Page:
If I will randomly ask thirty strangers using maximum variation sampling about what is curriculum, I am a hundred percent sure of the probability of success that I would generate thirty unique answers, too. Even if one will look at the literature, there are just as many definitions as many authors. But the dramatic saying "a rose by any other name would smell as sweet" does not apply in curriculum studies; the case is different. Curriculum must take a precise definition when in practice. As teachers who are supposed to be taking the curricularist role, we cannot develop a curriculum if we do not know it.

A curricularist, more than an educator, is a professional specialist interested in the process of developing, implementing and evaluating the components of the curriculum. Hence, curriculum studies is a discipline that is procedural in nature studying the intent, content, approach and evaluation. Procedure is very important. Ever wondered why many curriculum migrations often leave educators hanging in the midair in the end? It is because trainers are usually oriented to the theory only, not on the procedure which is very important in curriculum studies. 

Many teachers assume that because they are teachers, they can speak the language of curricularists "fluently". In our discussion about curriculum, somebody commented that " order for us to implement a responsive, appropriate and relevant curriculum." I had to correct him that implemented curriculum should evaluated based on its effectiveness and efficiency; intended curriculum on its responsiveness, appropriateness and relevance. There is thin hair in curriculum concepts that only curriculum studies can critically illuminate.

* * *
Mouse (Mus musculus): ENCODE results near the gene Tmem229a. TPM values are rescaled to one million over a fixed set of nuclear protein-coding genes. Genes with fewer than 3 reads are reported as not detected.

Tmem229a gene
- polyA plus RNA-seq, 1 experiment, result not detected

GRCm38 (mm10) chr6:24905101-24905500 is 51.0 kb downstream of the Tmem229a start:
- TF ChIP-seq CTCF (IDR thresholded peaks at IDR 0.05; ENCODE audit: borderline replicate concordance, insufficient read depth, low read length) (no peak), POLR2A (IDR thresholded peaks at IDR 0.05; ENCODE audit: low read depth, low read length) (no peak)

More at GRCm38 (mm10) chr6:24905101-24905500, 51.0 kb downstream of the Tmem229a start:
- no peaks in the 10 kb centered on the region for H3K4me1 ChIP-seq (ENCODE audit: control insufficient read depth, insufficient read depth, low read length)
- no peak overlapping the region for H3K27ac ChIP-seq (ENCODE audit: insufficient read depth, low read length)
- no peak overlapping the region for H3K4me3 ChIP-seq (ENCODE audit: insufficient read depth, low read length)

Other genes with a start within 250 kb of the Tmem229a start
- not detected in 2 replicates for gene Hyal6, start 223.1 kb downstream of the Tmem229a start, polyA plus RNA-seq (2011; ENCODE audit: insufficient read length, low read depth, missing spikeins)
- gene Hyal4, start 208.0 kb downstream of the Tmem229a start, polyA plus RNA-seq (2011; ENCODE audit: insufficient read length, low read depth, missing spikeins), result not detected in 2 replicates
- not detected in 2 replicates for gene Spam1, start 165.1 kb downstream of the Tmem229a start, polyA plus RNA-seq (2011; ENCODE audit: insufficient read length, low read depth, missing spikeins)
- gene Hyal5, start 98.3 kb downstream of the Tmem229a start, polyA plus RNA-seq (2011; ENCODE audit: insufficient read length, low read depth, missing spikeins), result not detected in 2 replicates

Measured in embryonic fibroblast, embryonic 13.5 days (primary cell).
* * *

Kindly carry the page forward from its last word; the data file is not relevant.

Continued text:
UP Curriculum Studies Department. 
This was actually taken during my birthday at Fisher Mall, Quezon City.

People should not talk about it as if curriculum studies is any plain soap in the shelf. I encountered the same acquaintance who earlier commented about my degree. "Nakaka-intimidate naman ang course mo," he said this time. I did not crash him in my mind and hurl curse in the wind again. It is a challenge to multiply our tribe and educate people on the discipline of curriculum. 

Sunday, July 23, 2017

Lost in the Missing

"Is it possible to miss someone you do not know?" That is the question that has been haunting my soul. Because I have been missing someone so terribly lately.

Impressed with the discipline of philosophy here in UP like I have never been in my previous philosophy classes, I came with this question of reality of a human feeling. There are just feelings in this world that are antithesis to the normal feelings we know as humans. It is like an elephant learning to fly. Or like black as the new pink.

But what if, indeed, these feelings we know as normal is only a manifestation of our subjective human understanding and the real normal is the exact opposite of everything? What if missing someone you know is only a feeling influenced by what our culture of emotion is used to feel and the reality is that it is possible for us to miss another human we never know at all? I do not know. But who knows.